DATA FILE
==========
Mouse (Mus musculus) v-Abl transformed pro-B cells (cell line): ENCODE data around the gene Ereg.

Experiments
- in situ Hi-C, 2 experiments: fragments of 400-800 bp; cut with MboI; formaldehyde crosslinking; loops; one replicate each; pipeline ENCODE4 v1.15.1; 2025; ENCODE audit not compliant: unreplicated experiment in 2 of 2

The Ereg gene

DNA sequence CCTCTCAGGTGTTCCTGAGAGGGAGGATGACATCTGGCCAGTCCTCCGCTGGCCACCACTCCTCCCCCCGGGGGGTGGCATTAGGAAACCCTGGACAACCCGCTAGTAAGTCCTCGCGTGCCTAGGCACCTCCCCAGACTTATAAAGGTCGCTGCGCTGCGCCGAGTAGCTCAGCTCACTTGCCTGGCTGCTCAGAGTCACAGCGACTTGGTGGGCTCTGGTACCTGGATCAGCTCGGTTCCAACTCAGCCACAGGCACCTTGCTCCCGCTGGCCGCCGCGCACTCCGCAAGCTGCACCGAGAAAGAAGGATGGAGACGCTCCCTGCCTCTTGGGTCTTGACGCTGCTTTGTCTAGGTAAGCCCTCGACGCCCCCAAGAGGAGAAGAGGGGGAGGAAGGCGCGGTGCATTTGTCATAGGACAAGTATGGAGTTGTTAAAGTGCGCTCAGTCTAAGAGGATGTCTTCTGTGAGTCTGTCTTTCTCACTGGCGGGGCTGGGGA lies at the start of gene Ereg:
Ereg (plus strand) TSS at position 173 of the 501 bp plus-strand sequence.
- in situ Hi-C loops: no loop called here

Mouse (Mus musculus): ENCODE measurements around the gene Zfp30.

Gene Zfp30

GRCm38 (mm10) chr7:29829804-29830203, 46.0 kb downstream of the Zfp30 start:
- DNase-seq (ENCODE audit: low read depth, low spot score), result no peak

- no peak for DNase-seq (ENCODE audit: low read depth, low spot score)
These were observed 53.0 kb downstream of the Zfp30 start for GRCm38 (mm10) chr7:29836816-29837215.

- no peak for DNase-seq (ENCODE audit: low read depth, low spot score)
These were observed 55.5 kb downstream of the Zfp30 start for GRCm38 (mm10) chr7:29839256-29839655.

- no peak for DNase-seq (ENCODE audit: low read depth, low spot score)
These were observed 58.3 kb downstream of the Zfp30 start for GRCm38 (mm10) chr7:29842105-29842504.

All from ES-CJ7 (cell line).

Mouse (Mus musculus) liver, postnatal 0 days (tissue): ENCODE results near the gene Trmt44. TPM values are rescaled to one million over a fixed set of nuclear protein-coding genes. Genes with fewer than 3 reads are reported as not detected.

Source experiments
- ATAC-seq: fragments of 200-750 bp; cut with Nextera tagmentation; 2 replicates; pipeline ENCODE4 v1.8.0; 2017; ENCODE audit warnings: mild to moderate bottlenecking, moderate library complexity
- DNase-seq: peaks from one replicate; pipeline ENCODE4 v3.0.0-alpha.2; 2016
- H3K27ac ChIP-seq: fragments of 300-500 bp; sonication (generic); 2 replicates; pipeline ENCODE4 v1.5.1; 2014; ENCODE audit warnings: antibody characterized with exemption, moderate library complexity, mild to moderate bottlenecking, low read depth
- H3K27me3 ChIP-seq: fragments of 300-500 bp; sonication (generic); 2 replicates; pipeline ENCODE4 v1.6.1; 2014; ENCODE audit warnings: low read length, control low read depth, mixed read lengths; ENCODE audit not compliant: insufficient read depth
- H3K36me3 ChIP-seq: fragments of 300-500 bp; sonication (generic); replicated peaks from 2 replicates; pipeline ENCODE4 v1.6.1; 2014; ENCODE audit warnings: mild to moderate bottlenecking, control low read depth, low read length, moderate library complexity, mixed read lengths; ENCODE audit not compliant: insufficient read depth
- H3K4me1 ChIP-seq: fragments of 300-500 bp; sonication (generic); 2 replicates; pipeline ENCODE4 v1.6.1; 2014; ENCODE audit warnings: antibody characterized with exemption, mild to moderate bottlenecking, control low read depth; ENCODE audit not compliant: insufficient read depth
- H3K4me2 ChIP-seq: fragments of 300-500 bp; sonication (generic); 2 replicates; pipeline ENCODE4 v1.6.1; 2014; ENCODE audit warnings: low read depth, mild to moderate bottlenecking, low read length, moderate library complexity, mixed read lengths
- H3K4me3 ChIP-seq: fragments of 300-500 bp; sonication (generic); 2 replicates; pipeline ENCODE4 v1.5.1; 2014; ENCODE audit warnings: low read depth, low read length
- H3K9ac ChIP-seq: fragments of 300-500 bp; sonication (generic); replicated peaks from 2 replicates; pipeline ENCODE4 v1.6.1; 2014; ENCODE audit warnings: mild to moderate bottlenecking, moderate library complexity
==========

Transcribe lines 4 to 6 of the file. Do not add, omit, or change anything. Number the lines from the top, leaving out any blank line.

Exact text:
The Ereg gene

DNA sequence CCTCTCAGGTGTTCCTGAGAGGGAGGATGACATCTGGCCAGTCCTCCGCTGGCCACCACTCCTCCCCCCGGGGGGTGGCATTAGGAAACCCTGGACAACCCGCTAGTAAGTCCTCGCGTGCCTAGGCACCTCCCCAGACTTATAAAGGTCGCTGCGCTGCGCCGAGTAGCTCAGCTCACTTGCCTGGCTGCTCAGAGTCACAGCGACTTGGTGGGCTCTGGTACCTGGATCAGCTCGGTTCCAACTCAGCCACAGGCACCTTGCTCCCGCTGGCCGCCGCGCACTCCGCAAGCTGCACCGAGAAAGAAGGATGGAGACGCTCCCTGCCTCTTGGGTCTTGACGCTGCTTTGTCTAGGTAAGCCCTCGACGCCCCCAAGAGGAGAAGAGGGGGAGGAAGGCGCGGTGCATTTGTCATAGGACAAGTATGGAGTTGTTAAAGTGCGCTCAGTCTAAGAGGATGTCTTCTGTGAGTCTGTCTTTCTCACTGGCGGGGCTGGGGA lies at the start of gene Ereg:
Ereg (plus strand) TSS at position 173 of the 501 bp plus-strand sequence.